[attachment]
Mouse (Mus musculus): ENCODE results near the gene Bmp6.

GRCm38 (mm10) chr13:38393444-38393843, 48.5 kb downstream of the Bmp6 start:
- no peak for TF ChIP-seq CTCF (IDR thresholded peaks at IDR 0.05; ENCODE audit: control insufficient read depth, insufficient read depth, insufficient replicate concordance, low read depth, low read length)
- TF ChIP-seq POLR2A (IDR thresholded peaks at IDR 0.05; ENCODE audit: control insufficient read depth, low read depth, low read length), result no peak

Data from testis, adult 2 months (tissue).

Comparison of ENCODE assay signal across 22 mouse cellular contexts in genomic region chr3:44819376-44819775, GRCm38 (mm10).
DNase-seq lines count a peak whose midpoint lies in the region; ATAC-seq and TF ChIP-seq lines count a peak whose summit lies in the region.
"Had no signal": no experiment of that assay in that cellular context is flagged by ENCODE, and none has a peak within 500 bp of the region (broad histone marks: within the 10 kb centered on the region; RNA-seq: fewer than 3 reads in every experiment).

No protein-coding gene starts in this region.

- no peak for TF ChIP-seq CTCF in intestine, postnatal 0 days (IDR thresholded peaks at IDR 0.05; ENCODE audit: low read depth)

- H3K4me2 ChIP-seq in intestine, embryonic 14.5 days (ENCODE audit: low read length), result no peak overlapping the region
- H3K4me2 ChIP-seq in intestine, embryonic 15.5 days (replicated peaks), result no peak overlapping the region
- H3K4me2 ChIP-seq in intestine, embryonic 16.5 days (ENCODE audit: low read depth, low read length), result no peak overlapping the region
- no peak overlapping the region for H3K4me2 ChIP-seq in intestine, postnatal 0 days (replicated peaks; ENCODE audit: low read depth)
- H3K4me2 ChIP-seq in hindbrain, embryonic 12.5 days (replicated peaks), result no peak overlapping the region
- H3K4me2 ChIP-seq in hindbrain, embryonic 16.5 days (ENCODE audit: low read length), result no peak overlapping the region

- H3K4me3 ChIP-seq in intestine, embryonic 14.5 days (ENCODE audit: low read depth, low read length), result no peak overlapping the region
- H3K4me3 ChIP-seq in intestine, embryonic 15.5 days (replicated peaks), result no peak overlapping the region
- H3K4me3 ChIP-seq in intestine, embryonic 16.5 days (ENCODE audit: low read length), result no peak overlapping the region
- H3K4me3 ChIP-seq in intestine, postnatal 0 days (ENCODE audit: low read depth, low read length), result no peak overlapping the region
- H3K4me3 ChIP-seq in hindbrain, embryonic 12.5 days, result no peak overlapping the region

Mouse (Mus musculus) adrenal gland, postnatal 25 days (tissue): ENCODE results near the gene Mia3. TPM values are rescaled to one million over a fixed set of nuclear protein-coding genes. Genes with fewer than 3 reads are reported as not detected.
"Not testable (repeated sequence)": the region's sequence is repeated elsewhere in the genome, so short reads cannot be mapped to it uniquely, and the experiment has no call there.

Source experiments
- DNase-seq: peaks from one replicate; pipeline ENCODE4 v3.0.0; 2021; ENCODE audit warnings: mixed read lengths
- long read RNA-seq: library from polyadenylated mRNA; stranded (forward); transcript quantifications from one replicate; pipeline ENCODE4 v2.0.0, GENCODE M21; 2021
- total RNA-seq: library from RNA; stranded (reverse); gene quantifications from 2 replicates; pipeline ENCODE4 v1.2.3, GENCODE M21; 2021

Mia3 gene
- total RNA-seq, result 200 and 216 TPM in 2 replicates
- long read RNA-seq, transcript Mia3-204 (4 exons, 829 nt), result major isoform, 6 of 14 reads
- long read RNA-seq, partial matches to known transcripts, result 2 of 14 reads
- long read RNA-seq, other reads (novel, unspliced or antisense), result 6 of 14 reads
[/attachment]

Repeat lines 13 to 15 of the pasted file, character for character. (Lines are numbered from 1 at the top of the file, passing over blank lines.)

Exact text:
- H3K4me2 ChIP-seq in intestine, embryonic 16.5 days (ENCODE audit: low read depth, low read length), result no peak overlapping the region
- no peak overlapping the region for H3K4me2 ChIP-seq in intestine, postnatal 0 days (replicated peaks; ENCODE audit: low read depth)
- H3K4me2 ChIP-seq in hindbrain, embryonic 12.5 days (replicated peaks), result no peak overlapping the region